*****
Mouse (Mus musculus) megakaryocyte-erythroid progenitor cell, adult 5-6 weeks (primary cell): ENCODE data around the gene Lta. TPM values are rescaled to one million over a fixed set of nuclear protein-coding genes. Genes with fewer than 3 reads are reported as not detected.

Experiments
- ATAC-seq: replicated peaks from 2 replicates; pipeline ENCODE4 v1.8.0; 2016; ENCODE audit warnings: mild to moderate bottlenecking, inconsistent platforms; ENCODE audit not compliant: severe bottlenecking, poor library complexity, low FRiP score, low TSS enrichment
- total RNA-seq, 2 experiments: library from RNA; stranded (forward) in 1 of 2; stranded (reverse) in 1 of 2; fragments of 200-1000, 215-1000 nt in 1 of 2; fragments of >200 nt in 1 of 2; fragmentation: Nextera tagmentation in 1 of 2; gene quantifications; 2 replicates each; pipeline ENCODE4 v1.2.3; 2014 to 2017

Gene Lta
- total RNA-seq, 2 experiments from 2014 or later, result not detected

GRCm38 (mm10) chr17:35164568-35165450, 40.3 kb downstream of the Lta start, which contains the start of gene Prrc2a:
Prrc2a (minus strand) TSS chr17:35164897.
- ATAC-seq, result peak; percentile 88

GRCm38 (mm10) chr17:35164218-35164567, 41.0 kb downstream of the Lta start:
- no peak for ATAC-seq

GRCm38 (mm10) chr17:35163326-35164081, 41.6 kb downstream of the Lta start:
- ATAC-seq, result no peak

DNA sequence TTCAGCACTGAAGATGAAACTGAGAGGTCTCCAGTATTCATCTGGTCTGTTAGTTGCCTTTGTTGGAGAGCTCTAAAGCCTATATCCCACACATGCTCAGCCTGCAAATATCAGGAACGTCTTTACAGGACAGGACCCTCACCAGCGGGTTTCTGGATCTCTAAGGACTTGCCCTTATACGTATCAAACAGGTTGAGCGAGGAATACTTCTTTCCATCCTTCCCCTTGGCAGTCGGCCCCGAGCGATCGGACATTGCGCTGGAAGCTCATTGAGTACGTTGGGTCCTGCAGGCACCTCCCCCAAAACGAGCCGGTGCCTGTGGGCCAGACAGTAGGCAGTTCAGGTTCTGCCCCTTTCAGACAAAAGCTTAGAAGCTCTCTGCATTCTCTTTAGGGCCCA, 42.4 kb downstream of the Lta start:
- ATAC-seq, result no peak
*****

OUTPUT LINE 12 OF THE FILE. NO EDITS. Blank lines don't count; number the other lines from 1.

GRCm38 (mm10) chr17:35163326-35164081, 41.6 kb downstream of the Lta start: